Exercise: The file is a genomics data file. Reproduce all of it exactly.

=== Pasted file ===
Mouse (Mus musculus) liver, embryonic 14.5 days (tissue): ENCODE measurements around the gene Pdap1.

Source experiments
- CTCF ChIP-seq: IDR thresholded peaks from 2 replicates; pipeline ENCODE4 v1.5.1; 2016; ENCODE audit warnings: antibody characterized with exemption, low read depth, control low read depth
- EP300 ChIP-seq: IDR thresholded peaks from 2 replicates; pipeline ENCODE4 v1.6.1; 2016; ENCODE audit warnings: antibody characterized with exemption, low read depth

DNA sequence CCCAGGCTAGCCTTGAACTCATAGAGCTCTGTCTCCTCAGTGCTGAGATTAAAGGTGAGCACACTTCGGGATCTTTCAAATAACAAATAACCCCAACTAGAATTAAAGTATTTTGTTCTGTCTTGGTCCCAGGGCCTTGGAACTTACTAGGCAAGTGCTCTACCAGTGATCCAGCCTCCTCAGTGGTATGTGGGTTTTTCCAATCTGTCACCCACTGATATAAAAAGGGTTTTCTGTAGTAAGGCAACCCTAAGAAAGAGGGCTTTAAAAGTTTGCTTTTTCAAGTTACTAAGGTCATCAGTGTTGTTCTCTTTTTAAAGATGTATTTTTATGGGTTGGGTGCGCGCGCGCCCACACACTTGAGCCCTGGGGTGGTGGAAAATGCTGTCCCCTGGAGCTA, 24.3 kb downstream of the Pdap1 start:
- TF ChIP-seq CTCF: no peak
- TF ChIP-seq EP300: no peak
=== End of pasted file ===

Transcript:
Mouse (Mus musculus) liver, embryonic 14.5 days (tissue): ENCODE measurements around the gene Pdap1.

Source experiments
- CTCF ChIP-seq: IDR thresholded peaks from 2 replicates; pipeline ENCODE4 v1.5.1; 2016; ENCODE audit warnings: antibody characterized with exemption, low read depth, control low read depth
- EP300 ChIP-seq: IDR thresholded peaks from 2 replicates; pipeline ENCODE4 v1.6.1; 2016; ENCODE audit warnings: antibody characterized with exemption, low read depth

DNA sequence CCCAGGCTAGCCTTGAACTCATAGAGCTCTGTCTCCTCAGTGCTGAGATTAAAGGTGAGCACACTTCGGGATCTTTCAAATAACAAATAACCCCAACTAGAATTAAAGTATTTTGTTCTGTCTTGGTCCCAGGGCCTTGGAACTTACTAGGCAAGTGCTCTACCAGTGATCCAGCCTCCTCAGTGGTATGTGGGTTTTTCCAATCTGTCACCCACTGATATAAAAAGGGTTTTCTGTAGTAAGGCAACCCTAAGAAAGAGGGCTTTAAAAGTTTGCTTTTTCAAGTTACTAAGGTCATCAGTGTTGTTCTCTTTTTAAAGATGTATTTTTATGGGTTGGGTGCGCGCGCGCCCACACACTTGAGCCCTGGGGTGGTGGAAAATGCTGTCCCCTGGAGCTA, 24.3 kb downstream of the Pdap1 start:
- TF ChIP-seq CTCF: no peak
- TF ChIP-seq EP300: no peak